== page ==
My daughter Eva, who´s seven years old, is learning how to play draughts. Well, in fairness, I think I recall playing with her a bit some time ago, but for some reason, we had not played again in a long while, so she had forgotten the rules of the game.
Playing with Eva brought me many memories from when I was a child and played draughts with my sister Cristina, who was the one who taught me. And she would always beat me up! I don´t remember ever winning a game… In my defense, I´ll say that she´s six years older than me, and in children, such an age gap makes a big difference. Now she looks younger than me, but that´s a topic for a different post 🙂
The thing is, one of my strongest memories is how stunned I was when all of a sudden she would take two or three of my pieces in a row, and I totally didn´t see it coming. It wasn´t because of losing that I felt so bad (I never really minded too much if I lost at games), it was the feeling of impotence, of not knowing how to play well, and being unable to catch up or get ahead.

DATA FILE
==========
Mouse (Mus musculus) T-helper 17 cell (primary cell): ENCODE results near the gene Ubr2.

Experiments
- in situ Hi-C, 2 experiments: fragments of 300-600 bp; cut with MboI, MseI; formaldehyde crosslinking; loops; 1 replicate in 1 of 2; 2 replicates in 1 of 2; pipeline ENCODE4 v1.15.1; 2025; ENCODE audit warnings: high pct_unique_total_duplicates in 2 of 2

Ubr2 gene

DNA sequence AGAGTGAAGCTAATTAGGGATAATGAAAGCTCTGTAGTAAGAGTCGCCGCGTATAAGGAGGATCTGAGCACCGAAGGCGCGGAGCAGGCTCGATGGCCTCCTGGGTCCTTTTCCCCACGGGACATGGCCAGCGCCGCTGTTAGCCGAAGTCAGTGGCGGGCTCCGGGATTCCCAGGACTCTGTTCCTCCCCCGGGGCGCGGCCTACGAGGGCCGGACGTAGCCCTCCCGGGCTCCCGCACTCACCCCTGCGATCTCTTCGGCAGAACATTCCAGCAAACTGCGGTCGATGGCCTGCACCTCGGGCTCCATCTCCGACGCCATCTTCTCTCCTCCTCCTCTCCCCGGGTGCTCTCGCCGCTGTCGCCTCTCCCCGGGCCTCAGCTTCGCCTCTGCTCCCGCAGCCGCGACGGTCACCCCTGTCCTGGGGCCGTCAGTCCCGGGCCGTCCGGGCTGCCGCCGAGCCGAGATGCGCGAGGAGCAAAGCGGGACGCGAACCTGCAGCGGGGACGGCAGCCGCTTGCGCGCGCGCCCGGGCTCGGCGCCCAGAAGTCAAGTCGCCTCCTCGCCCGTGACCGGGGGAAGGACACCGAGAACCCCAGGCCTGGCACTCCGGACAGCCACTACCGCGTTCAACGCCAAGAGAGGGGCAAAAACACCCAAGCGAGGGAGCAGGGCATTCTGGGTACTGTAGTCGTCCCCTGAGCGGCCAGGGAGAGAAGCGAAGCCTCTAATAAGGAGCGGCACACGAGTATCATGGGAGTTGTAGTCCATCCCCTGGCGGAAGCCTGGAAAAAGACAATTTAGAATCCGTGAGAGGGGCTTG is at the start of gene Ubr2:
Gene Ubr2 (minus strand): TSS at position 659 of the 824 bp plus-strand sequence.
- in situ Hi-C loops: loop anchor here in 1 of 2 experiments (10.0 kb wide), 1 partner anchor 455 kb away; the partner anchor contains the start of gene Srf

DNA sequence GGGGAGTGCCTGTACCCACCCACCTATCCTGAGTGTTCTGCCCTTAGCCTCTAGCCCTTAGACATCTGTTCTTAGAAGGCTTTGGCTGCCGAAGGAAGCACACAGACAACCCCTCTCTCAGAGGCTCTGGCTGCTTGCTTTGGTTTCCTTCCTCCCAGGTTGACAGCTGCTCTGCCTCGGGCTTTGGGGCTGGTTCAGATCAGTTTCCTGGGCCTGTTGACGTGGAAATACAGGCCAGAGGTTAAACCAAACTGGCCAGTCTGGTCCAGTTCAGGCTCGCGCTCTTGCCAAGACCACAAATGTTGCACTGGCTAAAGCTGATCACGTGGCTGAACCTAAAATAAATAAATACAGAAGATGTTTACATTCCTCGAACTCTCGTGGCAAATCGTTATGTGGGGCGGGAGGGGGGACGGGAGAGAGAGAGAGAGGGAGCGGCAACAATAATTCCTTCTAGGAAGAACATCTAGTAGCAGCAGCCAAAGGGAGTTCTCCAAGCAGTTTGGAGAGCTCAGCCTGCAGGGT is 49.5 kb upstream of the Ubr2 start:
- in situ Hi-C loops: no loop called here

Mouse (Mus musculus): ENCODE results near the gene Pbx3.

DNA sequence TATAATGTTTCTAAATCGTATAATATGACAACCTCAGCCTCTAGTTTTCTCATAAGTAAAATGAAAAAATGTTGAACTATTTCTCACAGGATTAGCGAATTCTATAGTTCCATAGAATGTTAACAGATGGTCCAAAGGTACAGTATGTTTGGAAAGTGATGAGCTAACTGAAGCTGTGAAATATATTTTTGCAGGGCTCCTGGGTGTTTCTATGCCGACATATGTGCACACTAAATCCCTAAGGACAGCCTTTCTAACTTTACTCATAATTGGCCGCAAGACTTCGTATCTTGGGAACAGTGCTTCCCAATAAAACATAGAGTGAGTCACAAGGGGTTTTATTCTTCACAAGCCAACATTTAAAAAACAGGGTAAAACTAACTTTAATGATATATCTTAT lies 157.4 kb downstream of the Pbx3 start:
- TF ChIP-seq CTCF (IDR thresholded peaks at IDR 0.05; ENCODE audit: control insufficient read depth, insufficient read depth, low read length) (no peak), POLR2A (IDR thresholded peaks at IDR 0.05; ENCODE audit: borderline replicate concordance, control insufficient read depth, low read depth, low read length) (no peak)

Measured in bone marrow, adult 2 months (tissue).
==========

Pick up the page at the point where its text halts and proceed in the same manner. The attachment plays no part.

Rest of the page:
And sure enough, now the one getting that feeling of impotence, game after game, is Eva. She doesn´t know how well I understand her.
We all have gone through similar experiences when we start learning something for the first time, and we´re awful at it, or so we think; in reality, it´s just that we still don´t know how to do it, it´s that phase of learning that we call conscious incompetence. It´s unavoidable. And it can be really, really frustrating, especially when we haven´t been outside our comfort zone in a very long time, and we´re used to things always going well for us. Nobody wants to feel clumsy and useless, like a fish out of the water.
But we keep forgetting that every new learning needs to follow its process, and naturally, that takes time. What´s important is persevering, keeping up the practice, and making the most of our "mistakes", so that we can improve our technique, strategy, or whatever it is that we need to improve.
I´ve always considered board games to be a good rehearsal for life, a good way to learn skills that we can apply later on to any other situation. Thiking about this week´s example with the game of draugths, a few things come to mind:
- Managing emotions like sadness, anger and frustration.
- Being patient with yourself, and with others.
- Focusing on learning and improving, as opposed to winning or losing.
- Allowing yourself to be imperfect and make mistakes.
- Observing, to become more aware of what´s happening, and be able to foresee your opponent´s moves.
What about you? What learnings have you discovered through games? Was there any game you found particularly frustrating?